Punishment. It seems that so many of us favor it as the preferred motivator. Students, children, employees. You name it. If we want them to do something, or not do something, we automatically assume a punitive stance of “or else.” In the recent “Fighting Their Way Out of a Plastic Bag,” Hamodia highlighted the current controversy in Albany about the proposed bag-ban. Personally, I find it somewhat difficult to find merit in the dramatic lambasting of this legislation as “making it even harder for struggling New Yorkers to feed their families.” Of course, I could be wrong (as I often am), but it seems to me that at 5 cents a bag, with a bit of shift and shuffle, it could be more than made up for on different fronts.
An argument that did resonate, though, was quoted from Simcha Felder: “Everyone agrees — we all want to protect the environment. Period. What the mayor isn’t addressing is why the city has to always be punitive. What my colleagues and I object to is the approach. Why can’t it be positive? Why don’t you give a nickel back to New Yorkers for a change?”
It seems his point is this: Yes, we must find a way to dramatically reduce plastic waste. Yes, the ban-cost will probably succeed as it has in so many other places in the world already. Yes, the nickel charge is not likely to impose financial hardships in the grand scheme of things. And, yes, it will increase negativity and resentment. Followed, of course, by the salient suggestion of giving shoppers a nickel refund for every plastic bag unused, instead of charging them for each bag used.
Reward as a motivator instead of punishment. This point struck a chord for me as it is something that I, as a Rosh Kollel, struggle with.
Although, from the outside, kollel as an institution may appear monolithic as an entity, the reality is quite the opposite. There are full-day kollelim. Morning kollelim. Afternoon kollelim. Evening kollelim. Community kollelim. Outreach kollelim. Yeshivishe kollelim (that focus on in-depth learning of the masechtos that are traditionally learned in yeshivos). Halachah kollelim. Daf Yomi kollelim. And the list goes on and on.
Paralleling the extensive spiritual range is the variation regarding the im ein kemach component. Some kollelim provide a flat-rate stipend with no strings attached. Some are high-paying (relatively speaking, that is). Some, not quite so. There are kollelim that bring exams into the bottom-line equation. And so on and so forth. And then, of course, there is the widespread implementation of “shemiras sedarim.” To simplify this oft-intricate system, shemiras sedarim basically means that if a kollel member misses a certain amount of time, his pay may be docked.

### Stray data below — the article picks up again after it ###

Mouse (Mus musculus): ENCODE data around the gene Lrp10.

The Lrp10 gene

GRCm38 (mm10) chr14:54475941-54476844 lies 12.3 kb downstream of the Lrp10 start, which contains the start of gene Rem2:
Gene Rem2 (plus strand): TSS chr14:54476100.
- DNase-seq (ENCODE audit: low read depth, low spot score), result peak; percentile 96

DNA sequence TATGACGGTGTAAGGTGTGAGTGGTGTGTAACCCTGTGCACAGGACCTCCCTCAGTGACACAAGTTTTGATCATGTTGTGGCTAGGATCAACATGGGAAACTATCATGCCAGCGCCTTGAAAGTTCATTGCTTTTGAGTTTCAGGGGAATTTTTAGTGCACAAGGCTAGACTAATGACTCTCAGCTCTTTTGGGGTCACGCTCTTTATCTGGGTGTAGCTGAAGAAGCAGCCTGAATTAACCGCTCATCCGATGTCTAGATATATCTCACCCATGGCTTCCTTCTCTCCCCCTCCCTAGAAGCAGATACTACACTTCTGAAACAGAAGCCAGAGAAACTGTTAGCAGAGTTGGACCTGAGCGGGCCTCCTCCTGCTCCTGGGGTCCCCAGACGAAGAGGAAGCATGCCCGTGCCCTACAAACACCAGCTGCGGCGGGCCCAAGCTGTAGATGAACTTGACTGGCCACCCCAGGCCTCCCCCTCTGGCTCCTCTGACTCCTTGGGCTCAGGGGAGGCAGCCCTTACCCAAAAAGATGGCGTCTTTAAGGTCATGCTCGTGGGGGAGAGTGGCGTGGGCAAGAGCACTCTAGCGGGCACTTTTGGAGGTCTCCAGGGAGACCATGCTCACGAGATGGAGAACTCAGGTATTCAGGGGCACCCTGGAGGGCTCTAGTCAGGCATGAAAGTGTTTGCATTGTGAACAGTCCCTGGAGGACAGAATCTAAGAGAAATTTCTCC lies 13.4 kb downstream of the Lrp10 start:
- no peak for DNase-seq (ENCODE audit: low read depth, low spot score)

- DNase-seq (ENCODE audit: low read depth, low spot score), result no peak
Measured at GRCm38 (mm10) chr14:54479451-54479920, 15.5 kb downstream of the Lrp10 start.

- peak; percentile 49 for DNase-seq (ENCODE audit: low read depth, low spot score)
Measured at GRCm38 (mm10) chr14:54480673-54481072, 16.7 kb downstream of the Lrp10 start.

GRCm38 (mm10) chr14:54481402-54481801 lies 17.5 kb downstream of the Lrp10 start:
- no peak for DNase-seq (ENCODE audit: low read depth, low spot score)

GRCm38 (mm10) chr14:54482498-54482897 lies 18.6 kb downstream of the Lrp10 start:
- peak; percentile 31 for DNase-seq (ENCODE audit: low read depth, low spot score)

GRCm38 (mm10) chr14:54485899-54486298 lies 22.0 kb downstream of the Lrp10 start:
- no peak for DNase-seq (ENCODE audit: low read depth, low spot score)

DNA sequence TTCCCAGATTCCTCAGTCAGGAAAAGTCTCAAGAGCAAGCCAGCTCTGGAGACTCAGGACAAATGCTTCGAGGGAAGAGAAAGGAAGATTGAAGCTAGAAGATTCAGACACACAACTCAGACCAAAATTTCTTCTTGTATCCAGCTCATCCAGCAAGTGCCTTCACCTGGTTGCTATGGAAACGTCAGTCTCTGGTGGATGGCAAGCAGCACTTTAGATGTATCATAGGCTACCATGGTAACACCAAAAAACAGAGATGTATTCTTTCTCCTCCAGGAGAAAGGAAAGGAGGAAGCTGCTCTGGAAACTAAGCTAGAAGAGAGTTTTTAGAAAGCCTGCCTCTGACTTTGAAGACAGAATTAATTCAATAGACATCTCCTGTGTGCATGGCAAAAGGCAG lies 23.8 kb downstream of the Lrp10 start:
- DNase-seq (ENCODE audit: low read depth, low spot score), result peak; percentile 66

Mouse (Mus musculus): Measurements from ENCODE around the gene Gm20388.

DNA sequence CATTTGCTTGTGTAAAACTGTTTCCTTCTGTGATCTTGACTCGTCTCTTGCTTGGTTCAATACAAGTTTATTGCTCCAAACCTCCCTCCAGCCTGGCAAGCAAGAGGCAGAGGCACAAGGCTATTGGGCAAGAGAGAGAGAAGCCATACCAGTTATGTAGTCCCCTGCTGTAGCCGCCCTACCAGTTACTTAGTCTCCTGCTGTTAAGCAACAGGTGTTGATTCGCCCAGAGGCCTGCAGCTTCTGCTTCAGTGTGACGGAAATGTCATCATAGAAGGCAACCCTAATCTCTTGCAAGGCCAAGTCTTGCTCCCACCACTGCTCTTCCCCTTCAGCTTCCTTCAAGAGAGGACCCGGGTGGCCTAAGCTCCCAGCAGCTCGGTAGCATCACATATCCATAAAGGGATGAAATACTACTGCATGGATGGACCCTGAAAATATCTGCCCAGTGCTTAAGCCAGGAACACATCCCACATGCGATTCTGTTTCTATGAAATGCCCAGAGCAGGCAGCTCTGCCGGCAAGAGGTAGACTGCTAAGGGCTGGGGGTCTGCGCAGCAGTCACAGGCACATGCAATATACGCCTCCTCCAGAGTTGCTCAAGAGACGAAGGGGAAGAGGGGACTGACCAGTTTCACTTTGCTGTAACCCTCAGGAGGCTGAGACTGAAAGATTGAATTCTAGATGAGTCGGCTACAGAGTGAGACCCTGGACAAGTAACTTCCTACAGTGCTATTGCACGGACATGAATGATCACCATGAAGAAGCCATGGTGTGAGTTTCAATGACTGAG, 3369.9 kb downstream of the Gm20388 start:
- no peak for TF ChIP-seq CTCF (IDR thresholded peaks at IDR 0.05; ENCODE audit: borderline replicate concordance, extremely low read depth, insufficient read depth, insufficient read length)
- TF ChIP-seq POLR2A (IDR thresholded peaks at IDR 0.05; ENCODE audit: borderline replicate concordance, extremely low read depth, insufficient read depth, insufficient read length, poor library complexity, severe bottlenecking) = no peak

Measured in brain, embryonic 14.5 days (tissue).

Having been in the business of running kollelim for about a decade, I can personally testify to the stickiness and often downright unpleasantness of this system. It is something that, as a Rosh Kollel, I have struggled with for many years and continue to do so.
For starters, avreichim are paid peanuts. Maybe there are a handful of kollelim — usually in further-afield locations that feel desperate to infuse Torah into their community — that really appreciate their avreichim and pay appropriately; but, as a group, avreichim receive stipends that are, simply put, pitiful. On top of that, the overwhelming majority of avreichim will receive no formal recognition for their many years of study and high level of academic achievement. Ever. Not only will the majority never be awarded any equivalent of a B.A. or Master’s degree (and certainly not a Ph.D.!), but they will not even be treated with the regard which they inherently so deserve. On the contrary, if any attention is directed their way — whether from the inside or out — it is almost exclusively of the demanding variety. “You’ve got to spend more time learning on Fridays and Shabbos!” “Bein hazmanim is not meant to be a vacation from learning!” “You’ve got to be putting in 60 minutes to every hour; 60 seconds to every minute!” And so on, and so forth. Rare, indeed, is the occasion that an avreich hears a sincerely expressed word about how wonderful he is (and his wife, as well, for supporting him in his endeavors!) for keeping the world extant.
On top of all that, we penalize them by docking their pay for latenesses or absences! As a person responsible for a kollel, I completely understand the drive to “get the most bang for your buck,” but I cannot help but wonder if maybe we could be going about this in a slightly different way.
To paraphrase Mr. Felder: Why do we always have to be punitive? Why can’t it be positive? Why don’t we give a few dollars more to avreichim, for a change?